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Linebacker Shaquem Griffin has shown that even though he may only have one hand, it's determination that matters most.
The University of Central Florida star, who had his left hand amputated when he was 4, wowed scouts at the NFL scouting combine last month with his strength and speed, his latest bid to silence any doubt about his abilities.
Now he is looking for a pro team to call his name at this week's NFL draft, which begins on Thursday and runs through Saturday.
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If he's selected, Griffin will make league history as the first one-handed player to play in the NFL. But he is looking to be known for much more than that.
"It gets tiring,'' he told Craig Melvin on TODAY Monday. "I'm gonna put all that to rest. I'm gonna be called Shaquem Griffin the football player, not Shaquem Griffin the one-hand wonder.
"I don't need that name. Just call me Shaquem Griffin the football player. I'm good with that."
Griffin, 22, did a remarkable 20 repetitions of 225 pounds on the bench press at the combine in Indianapolis — nearly double his personal best and in line with other top prospects — using a prosthetic left hand.
"I don't even like hearing words like (handicapped),'' he said. "Because if you got a disability or a handicap, that means you're limited to certain things. And I don't feel like I'm limited to nothing. I can do anything anybody else can do."
Then he went out a day later and ran the 40-yard dash in 4.38 seconds, the fastest time ever recorded for a linebacker at the NFL combine.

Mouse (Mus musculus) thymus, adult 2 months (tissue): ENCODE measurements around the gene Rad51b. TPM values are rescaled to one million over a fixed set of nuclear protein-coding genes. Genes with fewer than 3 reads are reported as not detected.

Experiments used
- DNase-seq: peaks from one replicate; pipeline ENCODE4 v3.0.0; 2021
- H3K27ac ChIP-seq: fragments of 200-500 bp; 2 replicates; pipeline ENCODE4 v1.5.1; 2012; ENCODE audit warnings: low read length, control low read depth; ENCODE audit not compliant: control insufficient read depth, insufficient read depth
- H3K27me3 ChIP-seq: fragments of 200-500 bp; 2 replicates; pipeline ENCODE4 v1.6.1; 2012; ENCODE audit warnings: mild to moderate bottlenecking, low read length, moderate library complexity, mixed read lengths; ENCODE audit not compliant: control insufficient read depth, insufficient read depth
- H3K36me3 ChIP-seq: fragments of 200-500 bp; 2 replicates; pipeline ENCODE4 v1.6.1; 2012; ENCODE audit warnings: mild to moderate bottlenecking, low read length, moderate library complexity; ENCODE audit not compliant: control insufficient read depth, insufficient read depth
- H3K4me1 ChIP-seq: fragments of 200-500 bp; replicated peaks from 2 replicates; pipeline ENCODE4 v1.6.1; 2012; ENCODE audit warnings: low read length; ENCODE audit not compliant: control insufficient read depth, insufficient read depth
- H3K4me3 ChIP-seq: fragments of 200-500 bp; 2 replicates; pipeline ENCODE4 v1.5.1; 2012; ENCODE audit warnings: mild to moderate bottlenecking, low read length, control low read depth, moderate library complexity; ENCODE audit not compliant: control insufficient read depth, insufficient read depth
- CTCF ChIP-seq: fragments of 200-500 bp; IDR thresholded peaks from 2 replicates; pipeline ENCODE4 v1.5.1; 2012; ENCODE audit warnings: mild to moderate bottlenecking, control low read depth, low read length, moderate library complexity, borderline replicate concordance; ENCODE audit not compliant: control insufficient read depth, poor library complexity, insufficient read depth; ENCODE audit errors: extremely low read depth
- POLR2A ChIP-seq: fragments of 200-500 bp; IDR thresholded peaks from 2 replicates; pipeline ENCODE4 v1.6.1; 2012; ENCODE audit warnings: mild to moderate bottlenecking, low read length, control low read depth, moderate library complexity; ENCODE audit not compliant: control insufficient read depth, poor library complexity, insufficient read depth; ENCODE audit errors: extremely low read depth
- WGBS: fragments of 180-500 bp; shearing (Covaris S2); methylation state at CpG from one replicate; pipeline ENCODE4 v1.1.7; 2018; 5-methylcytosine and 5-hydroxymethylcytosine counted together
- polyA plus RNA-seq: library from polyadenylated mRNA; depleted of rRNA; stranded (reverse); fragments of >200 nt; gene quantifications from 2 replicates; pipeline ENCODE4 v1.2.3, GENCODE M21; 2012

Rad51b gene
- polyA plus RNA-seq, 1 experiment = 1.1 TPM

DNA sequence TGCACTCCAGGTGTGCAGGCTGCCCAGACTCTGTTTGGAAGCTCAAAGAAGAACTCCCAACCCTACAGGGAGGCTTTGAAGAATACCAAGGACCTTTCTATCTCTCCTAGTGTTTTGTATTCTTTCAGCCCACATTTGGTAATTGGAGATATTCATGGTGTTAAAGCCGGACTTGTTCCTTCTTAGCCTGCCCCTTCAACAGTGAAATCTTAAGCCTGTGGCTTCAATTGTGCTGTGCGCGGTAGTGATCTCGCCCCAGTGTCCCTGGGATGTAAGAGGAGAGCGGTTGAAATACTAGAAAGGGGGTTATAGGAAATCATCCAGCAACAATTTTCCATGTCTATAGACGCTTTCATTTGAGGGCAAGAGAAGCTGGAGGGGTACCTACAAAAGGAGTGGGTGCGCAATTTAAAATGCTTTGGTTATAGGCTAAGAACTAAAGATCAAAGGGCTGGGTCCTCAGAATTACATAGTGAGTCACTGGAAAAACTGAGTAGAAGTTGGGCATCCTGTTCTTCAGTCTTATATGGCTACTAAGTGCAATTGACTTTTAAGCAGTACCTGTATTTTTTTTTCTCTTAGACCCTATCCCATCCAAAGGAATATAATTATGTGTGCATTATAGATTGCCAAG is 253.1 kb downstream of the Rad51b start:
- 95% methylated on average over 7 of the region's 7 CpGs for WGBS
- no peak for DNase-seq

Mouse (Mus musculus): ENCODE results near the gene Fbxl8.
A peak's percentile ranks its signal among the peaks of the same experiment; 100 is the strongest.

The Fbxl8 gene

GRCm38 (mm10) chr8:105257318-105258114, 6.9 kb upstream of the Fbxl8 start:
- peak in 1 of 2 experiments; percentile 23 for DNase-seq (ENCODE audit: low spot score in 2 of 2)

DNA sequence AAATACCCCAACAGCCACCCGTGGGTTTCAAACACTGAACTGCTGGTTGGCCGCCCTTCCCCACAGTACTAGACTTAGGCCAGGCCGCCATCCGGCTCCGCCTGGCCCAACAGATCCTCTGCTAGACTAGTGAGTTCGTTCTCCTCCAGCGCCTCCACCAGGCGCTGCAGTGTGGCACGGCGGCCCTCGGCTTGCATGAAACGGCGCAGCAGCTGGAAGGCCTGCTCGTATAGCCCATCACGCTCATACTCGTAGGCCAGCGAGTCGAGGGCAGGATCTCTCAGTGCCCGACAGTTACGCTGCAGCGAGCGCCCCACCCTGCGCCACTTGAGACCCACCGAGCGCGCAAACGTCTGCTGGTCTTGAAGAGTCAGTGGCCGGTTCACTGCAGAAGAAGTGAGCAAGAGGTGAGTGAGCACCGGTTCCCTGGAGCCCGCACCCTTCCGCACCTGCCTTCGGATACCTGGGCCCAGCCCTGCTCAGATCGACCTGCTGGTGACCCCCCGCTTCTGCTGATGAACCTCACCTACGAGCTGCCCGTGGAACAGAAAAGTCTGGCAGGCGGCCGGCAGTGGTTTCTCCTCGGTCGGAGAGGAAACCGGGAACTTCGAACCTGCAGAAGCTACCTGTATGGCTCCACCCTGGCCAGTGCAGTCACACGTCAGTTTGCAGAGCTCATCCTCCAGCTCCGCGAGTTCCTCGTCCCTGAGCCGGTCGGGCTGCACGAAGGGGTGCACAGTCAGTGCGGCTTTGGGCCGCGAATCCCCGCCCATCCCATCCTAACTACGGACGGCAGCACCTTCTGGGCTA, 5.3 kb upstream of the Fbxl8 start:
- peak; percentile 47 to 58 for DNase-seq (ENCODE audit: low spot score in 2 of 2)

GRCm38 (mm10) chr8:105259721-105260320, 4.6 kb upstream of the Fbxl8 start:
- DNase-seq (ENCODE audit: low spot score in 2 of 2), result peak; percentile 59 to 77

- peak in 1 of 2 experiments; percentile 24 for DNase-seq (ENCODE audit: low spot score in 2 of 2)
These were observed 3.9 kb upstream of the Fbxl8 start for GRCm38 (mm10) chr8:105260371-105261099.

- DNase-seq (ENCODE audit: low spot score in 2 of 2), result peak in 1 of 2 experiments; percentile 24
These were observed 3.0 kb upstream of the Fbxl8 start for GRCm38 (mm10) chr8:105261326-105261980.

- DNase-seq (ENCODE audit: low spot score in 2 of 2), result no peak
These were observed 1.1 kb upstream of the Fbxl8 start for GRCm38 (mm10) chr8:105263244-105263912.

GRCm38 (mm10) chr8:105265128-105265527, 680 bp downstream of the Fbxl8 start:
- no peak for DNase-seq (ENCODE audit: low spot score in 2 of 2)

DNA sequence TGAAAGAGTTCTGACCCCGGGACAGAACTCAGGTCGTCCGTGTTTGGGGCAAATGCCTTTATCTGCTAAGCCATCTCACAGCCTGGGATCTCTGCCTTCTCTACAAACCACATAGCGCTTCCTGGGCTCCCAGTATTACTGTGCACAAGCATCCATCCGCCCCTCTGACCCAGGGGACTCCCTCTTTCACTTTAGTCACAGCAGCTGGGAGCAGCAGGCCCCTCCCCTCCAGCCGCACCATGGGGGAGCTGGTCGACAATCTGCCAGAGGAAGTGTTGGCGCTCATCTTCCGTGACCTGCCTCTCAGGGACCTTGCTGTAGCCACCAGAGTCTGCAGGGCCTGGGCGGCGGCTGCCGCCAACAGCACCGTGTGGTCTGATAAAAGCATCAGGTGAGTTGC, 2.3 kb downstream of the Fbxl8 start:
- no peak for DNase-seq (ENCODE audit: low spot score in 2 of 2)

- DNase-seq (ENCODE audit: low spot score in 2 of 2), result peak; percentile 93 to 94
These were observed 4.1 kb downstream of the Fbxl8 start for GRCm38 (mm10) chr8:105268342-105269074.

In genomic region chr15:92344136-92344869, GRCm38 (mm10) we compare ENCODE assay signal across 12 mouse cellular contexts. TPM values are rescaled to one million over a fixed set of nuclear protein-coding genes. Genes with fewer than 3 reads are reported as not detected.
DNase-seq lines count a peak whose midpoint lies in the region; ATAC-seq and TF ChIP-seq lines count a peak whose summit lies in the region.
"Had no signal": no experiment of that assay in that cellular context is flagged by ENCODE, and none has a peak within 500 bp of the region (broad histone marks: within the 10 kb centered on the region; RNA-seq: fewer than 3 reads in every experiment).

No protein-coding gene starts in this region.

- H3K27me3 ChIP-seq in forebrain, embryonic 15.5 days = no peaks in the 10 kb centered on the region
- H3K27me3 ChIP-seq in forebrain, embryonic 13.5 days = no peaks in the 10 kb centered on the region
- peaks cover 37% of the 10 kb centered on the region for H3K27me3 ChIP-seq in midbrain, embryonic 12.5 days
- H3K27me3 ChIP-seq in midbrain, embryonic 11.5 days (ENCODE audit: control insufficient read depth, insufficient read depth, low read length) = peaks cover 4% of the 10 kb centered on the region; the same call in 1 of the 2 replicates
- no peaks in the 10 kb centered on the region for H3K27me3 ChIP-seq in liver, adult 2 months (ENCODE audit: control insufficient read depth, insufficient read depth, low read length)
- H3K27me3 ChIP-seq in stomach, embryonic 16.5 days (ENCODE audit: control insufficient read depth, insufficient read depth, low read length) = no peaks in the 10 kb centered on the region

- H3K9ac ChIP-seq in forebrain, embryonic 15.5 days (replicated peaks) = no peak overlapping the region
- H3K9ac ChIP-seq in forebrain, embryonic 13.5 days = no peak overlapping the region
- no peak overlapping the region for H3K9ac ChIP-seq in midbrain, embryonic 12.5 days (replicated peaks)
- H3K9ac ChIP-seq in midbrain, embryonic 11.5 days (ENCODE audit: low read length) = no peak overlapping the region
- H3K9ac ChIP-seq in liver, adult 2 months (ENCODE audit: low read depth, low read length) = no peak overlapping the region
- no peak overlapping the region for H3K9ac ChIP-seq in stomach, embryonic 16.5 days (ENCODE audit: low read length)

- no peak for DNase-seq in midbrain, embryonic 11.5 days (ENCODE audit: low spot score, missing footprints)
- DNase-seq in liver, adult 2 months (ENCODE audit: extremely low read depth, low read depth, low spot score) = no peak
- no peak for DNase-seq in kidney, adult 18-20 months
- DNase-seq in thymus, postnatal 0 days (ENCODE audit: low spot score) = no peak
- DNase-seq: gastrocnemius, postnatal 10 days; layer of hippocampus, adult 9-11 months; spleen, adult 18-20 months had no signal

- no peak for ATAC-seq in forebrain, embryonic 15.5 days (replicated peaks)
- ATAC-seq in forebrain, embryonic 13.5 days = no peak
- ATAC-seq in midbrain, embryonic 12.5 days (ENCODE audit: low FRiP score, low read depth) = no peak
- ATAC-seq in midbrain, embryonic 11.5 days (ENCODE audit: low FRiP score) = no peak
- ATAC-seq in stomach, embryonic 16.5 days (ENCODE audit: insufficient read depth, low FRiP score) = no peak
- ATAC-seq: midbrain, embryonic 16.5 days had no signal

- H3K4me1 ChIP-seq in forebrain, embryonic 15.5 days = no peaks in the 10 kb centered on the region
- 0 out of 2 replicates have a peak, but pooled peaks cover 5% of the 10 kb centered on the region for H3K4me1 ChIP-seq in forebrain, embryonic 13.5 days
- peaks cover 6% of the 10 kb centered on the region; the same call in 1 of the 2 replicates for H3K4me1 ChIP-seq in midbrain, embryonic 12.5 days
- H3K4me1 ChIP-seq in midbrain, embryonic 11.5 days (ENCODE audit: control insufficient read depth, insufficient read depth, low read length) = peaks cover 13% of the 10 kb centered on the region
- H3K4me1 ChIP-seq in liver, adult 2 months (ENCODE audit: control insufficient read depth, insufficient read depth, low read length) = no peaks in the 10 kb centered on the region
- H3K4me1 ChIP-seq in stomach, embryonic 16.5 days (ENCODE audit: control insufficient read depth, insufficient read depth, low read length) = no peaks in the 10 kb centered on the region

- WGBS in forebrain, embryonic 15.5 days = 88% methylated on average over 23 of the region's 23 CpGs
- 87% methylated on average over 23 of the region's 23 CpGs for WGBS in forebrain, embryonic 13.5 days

"I knew no matter how good I did, no matter everything that I pushed for, there's always gonna be some type of doubt,'' he told Melvin. "Some people want to put limitations on what I can do. And I knew that because it happened in Little League, it happened in high school, it happened in college.
"I knew each and every step in every phase of my life there's gonna be some type of doubt. It's gonna be like, 'You know what? This guy can't do this.' But I think I've been doing pretty well with showing people what I really can do."
Many established NFL stars were blown away by Griffin's performance.
Griffin was born with a rare condition known as amniotic band syndrome, which prevented his fingers from growing properly.
The pain was so intense that Griffin's mother caught him with a knife ready to cut his hand off when he was 4 years old, she told Sports Illustrated. That frightening moment prompted the decision to have his hand amputated, and he's never looked back.
"It was so sensitive to touch, and we were aggressive kids,'' he said. "We always used to bump it, or I'd get a cut on it, and it would just be extreme pain."
Griffin almost didn't get a chance to impress the scouts at the combine despite being the American Athletic Conference Defensive Player of the Year in 2016 and leading the Knights to an undefeated season this past fall.
He wasn't initially selected to the combine until receiving a late invite on Jan. 30 after being picked to play in the Senior Bowl, an annual event that showcases the top senior prospects in college football.
Griffin's 40-yard dash matched the time run by his twin brother, Shaquill, at last year's NFL combine, which is even more impressive considering Shaquem is 33 pounds heavier.
Shaquill, a cornerback who also starred at Central Florida, went on to be drafted in the third round by the Seattle Seahawks.
"Extremely proud,'' Shaquill said on TODAY about his brother. "It's still kind of hard to explain, to put into words. No one understands what he's been through, and I've been there every step of the way. He's a huge inspiration to me."
Shaquill's head coach, Pete Carroll, broke from the norm of stoic NFL evaluator to pump his fist at Shaquem's blazing 40-yard dash time on Sunday.
Griffin now looks to join his brother in the NFL and make history in the process. What could've been considered a handicap instead has driven him to be a better player.
"It's kind of funny, my brother said that before, too,'' Griffin said. "He was like, 'If you would've had two hands, I think you would've been lazy."
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